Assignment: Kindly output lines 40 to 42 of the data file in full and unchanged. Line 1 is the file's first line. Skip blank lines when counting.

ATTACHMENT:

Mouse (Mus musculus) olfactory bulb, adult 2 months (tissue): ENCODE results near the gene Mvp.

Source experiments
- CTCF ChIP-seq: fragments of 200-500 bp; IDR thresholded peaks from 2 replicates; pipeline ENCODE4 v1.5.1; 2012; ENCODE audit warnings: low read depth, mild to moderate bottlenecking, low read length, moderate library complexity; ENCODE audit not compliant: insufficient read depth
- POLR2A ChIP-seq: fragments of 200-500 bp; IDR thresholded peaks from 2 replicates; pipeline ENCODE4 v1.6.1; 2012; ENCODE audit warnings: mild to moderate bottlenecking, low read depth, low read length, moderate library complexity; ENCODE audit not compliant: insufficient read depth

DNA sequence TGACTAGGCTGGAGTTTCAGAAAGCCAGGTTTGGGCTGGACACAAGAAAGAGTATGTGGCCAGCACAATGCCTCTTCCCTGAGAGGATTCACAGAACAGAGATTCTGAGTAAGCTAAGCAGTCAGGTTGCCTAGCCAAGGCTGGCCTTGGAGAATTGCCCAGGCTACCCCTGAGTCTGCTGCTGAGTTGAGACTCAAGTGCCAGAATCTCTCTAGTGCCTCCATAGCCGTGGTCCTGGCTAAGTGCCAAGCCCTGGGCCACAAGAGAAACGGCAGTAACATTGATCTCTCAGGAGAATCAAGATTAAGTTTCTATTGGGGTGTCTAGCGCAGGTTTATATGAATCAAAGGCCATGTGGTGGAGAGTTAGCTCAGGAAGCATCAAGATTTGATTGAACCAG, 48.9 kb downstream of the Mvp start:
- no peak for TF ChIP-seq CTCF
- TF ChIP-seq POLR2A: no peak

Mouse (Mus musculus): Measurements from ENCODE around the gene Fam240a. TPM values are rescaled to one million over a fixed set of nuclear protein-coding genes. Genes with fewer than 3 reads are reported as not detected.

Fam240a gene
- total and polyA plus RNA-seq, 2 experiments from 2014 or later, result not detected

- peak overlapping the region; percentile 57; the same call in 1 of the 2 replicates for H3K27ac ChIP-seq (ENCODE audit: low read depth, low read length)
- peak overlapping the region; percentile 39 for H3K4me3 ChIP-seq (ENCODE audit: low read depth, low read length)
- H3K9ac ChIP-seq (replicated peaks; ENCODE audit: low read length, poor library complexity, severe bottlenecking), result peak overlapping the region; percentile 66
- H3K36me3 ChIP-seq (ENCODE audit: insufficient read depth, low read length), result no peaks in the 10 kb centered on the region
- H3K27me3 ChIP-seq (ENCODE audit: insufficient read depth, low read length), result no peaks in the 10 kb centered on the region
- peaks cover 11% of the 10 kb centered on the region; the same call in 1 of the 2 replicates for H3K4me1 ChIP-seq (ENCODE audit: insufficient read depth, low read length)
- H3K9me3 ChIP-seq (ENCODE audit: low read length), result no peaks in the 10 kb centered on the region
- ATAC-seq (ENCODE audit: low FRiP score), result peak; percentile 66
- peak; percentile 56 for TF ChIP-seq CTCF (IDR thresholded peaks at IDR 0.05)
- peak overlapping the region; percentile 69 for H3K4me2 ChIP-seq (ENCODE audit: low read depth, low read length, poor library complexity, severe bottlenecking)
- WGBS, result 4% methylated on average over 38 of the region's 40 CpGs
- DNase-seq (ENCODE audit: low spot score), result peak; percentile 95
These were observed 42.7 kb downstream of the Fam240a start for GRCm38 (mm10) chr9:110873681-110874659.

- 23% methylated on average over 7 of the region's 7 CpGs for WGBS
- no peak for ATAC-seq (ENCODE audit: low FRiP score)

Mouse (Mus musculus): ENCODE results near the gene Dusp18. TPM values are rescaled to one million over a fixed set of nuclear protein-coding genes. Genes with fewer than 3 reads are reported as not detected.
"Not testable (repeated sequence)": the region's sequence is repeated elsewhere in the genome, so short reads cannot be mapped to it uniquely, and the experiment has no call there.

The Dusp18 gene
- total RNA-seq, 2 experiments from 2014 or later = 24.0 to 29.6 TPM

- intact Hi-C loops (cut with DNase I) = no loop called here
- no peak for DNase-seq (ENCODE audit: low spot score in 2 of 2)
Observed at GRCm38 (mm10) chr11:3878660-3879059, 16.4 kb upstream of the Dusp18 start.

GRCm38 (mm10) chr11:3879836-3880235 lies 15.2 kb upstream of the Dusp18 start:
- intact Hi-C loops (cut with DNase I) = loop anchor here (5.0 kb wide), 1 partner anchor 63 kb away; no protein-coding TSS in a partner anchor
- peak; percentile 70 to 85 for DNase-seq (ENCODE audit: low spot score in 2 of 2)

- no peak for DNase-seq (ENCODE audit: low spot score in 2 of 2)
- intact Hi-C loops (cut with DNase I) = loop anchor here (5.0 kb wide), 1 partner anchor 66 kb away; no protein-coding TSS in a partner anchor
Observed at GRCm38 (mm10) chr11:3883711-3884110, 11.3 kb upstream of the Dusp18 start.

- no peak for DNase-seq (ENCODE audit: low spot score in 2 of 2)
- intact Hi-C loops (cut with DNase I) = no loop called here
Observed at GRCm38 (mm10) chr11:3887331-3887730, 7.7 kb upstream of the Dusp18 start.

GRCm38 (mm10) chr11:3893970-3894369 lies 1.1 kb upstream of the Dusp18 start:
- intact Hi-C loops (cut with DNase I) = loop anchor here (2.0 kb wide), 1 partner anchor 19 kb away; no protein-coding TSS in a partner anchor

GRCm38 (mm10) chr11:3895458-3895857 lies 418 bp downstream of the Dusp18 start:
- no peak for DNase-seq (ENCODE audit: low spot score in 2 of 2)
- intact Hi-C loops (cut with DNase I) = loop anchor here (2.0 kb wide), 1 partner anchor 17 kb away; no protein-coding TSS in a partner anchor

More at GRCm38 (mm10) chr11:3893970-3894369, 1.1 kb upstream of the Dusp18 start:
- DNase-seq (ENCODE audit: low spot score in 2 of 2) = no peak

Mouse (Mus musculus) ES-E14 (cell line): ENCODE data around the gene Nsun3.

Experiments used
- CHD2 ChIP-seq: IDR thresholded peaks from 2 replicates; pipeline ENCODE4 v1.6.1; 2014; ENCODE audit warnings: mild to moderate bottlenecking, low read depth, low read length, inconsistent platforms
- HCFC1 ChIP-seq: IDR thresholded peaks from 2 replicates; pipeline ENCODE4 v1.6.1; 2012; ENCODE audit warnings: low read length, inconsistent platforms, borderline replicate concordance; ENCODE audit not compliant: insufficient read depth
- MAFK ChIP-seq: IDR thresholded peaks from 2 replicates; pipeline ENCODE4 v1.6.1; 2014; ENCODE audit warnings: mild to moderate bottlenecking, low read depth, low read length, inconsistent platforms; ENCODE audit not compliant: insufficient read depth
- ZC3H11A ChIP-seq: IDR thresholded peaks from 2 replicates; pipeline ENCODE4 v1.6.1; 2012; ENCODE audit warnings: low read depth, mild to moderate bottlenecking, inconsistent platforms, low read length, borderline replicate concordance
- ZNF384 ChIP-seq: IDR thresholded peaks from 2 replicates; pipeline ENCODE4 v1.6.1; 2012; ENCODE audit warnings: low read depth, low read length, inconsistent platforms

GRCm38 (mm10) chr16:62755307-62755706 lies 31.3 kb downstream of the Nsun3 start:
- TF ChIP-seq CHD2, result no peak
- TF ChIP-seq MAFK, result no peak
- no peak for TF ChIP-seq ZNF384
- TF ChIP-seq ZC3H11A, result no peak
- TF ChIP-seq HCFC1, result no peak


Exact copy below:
- intact Hi-C loops (cut with DNase I) = no loop called here
Observed at GRCm38 (mm10) chr11:3887331-3887730, 7.7 kb upstream of the Dusp18 start.

GRCm38 (mm10) chr11:3893970-3894369 lies 1.1 kb upstream of the Dusp18 start: